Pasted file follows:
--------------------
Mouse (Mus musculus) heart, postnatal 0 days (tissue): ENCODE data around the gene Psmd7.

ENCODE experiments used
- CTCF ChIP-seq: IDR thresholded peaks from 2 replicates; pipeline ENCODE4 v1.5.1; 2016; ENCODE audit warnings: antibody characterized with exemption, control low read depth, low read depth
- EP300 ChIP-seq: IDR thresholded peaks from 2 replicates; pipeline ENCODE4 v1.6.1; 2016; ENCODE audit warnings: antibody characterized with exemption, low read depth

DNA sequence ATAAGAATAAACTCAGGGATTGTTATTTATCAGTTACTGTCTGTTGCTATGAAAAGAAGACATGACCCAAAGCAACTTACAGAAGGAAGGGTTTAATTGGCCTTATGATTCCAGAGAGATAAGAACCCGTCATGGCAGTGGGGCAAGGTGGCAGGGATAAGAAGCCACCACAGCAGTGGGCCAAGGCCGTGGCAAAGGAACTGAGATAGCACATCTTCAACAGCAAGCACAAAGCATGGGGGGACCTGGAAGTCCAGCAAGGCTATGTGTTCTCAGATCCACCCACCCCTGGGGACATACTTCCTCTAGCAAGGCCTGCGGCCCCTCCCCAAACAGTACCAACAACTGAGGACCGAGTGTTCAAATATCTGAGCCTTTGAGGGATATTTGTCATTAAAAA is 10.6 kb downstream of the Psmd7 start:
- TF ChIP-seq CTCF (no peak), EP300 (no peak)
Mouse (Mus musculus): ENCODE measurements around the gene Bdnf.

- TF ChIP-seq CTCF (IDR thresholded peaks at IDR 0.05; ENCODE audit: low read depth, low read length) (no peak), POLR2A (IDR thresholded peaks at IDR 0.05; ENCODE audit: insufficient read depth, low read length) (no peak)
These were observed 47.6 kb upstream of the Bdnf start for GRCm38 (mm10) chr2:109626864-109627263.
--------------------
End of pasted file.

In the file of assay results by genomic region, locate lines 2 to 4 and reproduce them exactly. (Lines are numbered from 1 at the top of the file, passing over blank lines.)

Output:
ENCODE experiments used
- CTCF ChIP-seq: IDR thresholded peaks from 2 replicates; pipeline ENCODE4 v1.5.1; 2016; ENCODE audit warnings: antibody characterized with exemption, control low read depth, low read depth
- EP300 ChIP-seq: IDR thresholded peaks from 2 replicates; pipeline ENCODE4 v1.6.1; 2016; ENCODE audit warnings: antibody characterized with exemption, low read depth